Now, if for some reason you go and have an MRI, there is a very strong likelihood that some form of labral pathology (tear) or problem will be identified. Is that the source of your pain? Well, that’s for your surgeon to determine based on your complaints, your story, your history, and your physical examination. If you dislocate, and your shoulder keeps dislocating frequently, then the labral tear is the source of your issue. If you’re an overhead athlete, and have pain in certain positions, then that labral tear may be an issue. We’re typically talking about the age group of around 15 to 35, beyond that, most of us have labral tears simply because the labrum has worn out — and the labral tear is probably not a source of your pain.
More importantly now, if you should choose to have surgery, proper rehabilitation involves immobilization, not using that arm, letting the sutures which are holding the labrum in place do their job, so that labrum heals back in place. I see many people that are unfortunately started therapy or motion too soon, or they have not listened to their physician— which can all lead to a recurrent or a new labrum tear.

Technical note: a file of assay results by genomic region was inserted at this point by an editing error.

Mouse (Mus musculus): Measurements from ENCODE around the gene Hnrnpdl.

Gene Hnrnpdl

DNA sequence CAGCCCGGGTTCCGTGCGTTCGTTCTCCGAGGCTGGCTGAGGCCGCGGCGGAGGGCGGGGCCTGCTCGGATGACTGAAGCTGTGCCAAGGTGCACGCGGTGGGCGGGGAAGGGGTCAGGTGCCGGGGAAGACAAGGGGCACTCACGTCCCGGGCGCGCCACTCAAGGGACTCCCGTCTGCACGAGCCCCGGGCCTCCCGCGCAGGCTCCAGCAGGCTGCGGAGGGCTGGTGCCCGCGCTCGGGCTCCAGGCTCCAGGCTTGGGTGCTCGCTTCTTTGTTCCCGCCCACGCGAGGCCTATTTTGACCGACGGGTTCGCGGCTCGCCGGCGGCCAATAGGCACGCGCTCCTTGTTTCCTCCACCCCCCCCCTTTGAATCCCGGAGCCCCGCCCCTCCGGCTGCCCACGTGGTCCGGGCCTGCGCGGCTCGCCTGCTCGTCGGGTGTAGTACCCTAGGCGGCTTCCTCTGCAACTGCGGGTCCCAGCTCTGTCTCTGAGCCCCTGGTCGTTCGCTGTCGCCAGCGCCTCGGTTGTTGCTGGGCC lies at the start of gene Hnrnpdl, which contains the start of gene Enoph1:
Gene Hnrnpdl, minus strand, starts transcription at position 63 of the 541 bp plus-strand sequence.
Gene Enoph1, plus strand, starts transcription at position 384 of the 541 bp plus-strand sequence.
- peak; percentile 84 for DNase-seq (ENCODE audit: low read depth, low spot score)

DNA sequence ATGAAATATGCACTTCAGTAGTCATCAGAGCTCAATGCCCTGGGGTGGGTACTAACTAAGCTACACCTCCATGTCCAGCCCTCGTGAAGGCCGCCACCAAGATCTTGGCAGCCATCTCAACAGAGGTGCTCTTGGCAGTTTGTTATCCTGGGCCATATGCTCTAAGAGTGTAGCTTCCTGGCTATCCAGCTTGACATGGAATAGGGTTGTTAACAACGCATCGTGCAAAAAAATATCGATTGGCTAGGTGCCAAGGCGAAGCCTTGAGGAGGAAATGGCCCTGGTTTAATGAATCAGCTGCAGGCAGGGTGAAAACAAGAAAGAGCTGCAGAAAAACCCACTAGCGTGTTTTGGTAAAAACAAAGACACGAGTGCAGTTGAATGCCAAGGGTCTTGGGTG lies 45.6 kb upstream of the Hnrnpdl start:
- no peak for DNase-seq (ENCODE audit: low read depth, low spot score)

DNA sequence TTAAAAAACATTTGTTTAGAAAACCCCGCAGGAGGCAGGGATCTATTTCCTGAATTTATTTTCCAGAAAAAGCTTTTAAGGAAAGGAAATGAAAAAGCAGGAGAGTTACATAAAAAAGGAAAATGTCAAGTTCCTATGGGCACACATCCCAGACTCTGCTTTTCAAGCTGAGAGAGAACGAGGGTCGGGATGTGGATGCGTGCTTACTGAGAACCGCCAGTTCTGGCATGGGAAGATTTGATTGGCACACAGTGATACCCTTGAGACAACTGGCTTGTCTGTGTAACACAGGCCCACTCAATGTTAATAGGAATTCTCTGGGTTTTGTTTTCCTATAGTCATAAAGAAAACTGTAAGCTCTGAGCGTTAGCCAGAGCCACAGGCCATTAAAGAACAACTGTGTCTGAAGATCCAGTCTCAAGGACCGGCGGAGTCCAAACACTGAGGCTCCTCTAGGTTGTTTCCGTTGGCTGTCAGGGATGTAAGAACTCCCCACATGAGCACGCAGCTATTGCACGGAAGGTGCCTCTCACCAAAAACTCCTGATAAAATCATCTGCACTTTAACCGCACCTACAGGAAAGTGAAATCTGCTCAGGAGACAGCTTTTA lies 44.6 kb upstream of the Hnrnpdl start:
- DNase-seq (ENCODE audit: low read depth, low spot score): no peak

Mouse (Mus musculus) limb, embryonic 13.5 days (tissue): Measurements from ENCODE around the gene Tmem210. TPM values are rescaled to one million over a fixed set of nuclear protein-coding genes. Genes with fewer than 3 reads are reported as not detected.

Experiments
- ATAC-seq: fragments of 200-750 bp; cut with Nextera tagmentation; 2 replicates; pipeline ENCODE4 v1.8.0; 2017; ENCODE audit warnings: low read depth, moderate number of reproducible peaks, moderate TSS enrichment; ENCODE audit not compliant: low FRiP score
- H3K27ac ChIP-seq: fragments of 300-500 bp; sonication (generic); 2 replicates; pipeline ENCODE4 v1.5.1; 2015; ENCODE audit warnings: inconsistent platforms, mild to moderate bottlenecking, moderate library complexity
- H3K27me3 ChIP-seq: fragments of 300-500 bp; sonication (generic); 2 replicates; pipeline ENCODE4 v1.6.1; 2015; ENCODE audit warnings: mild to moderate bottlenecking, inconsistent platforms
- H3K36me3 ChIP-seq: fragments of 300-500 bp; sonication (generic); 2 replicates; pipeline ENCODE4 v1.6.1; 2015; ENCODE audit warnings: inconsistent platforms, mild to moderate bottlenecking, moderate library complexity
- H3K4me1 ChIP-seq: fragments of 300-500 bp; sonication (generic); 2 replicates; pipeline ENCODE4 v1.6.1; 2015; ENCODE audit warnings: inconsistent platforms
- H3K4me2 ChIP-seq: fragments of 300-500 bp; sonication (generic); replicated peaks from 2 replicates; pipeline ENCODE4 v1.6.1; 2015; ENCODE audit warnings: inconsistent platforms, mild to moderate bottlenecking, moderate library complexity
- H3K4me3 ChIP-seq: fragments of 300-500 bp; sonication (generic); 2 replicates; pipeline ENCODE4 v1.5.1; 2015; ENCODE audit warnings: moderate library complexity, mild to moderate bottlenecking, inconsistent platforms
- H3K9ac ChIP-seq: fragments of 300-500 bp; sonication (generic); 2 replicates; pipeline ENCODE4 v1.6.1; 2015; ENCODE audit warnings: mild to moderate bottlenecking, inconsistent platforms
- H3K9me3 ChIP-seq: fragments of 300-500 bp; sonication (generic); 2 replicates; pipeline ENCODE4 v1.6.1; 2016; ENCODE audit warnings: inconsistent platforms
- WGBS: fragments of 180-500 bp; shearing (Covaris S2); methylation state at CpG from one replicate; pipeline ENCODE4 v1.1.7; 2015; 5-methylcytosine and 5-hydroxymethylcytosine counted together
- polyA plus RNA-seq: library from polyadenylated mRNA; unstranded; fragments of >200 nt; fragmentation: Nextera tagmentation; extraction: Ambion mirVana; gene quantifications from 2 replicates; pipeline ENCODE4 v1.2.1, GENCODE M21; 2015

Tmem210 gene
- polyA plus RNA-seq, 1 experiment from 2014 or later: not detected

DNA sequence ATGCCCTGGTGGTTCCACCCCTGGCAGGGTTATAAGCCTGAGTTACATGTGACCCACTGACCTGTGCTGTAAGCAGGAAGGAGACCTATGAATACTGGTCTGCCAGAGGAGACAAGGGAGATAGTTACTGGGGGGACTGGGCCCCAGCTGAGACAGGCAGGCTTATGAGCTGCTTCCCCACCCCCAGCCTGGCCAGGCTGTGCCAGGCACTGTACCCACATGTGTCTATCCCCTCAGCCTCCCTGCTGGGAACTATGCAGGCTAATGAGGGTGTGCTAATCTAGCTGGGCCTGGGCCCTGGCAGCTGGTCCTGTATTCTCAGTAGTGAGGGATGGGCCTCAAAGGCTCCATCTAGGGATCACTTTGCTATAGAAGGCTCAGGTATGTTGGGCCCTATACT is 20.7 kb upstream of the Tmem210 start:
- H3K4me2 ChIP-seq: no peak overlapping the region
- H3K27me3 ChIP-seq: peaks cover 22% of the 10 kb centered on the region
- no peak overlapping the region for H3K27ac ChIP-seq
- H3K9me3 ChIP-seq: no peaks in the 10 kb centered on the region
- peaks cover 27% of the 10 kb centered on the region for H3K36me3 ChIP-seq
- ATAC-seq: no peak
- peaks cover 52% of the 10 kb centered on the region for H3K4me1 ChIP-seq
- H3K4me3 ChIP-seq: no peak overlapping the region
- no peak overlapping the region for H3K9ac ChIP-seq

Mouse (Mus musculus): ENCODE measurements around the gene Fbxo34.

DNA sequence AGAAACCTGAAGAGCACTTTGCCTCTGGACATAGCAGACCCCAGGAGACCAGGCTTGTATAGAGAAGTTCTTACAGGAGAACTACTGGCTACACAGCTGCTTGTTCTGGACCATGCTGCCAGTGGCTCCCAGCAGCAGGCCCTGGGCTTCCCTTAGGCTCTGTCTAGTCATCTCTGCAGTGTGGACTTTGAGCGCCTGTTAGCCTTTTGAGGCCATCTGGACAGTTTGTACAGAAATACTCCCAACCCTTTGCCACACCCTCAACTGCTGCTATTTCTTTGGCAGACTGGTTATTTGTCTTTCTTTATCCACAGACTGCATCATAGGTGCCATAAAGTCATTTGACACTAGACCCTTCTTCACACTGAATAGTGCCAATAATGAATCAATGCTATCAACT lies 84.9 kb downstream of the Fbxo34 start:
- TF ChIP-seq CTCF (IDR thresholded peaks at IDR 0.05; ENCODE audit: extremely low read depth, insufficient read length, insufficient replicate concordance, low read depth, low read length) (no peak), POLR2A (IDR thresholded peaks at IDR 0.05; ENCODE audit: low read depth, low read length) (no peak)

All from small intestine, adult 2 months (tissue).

So, simple take home message,
Many/most labral tears or tears of the labrum do not require surgery …
1) Labral tears exist and are a problem in certain populations. The labrum is found to be torn in the vast majority of people over the age of 40. Those tears typically do not require treatment or certainly suturing at the time of an arthroscopy. Your pain sources is more than likely due to something else.
3) If you choose or require labral surgery, listen to your physician, follow the instructions. Do not be too aggressive otherwise, you may find yourself back in the operating room.
There’s a lot more to learn about the labrum and labral tears. Please feel free to check out my website if you have any questions, there are lots of ways to reach out to me and communicate to me through my website. Have a great day.